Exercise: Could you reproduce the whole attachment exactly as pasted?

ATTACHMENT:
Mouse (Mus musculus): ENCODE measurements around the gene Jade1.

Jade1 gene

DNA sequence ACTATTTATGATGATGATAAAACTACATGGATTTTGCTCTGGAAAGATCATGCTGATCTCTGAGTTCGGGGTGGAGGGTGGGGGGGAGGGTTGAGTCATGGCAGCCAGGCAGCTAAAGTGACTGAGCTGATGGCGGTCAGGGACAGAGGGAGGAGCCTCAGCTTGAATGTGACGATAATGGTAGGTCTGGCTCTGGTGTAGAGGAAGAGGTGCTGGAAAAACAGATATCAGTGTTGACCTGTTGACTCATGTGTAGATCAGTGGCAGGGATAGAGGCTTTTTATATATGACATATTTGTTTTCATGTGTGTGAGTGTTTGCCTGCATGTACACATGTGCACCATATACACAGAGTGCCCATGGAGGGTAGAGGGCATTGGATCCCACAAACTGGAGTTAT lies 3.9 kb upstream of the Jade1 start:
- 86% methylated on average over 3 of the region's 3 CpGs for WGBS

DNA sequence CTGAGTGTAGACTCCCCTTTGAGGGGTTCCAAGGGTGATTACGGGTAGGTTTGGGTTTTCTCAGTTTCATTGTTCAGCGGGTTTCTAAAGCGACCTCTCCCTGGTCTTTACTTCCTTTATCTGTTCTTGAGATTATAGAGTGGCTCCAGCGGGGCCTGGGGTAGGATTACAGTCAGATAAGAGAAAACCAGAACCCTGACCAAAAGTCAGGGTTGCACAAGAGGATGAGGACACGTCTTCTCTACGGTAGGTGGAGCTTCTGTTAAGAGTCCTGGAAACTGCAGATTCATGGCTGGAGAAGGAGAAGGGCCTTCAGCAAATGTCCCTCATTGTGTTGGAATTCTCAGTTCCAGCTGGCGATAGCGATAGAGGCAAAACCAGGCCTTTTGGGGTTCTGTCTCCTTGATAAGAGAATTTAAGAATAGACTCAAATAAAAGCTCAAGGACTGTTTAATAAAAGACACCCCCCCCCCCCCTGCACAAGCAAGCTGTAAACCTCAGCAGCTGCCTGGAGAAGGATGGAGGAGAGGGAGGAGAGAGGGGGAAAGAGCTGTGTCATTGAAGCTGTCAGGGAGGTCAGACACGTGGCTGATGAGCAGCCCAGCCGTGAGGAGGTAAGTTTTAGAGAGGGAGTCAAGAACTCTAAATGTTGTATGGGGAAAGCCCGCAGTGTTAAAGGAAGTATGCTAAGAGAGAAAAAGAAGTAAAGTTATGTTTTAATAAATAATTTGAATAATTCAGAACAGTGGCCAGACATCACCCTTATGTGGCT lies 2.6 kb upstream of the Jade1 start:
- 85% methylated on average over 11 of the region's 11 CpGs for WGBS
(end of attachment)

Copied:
Mouse (Mus musculus): ENCODE measurements around the gene Jade1.

Jade1 gene

DNA sequence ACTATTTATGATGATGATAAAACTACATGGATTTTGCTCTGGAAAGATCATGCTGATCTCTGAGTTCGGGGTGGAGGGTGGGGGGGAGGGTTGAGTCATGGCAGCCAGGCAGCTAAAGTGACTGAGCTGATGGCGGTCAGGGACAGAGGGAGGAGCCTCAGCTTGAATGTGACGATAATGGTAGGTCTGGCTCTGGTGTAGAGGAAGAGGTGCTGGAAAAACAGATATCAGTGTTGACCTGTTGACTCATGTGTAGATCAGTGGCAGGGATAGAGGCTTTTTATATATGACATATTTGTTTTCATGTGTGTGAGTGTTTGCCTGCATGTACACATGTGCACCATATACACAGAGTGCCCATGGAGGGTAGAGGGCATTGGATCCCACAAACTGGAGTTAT lies 3.9 kb upstream of the Jade1 start:
- 86% methylated on average over 3 of the region's 3 CpGs for WGBS

DNA sequence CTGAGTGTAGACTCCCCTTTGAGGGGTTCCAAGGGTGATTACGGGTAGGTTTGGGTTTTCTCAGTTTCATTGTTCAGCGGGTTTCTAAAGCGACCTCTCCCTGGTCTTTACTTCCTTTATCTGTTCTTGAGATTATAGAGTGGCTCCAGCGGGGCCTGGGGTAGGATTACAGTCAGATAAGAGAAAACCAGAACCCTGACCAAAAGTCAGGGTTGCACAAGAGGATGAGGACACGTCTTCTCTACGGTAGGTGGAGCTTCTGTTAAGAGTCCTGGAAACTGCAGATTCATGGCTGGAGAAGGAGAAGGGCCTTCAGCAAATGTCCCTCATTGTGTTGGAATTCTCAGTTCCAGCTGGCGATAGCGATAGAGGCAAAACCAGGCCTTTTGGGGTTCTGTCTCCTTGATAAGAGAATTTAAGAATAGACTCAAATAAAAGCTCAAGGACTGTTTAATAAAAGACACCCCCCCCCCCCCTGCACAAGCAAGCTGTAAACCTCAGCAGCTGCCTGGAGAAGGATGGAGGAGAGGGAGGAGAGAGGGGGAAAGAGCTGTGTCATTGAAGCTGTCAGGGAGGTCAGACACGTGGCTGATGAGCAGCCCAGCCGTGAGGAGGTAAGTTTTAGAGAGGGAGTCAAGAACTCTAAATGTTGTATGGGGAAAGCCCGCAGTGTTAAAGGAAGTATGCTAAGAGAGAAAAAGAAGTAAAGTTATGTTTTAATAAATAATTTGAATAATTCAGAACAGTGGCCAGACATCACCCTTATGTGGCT lies 2.6 kb upstream of the Jade1 start:
- 85% methylated on average over 11 of the region's 11 CpGs for WGBS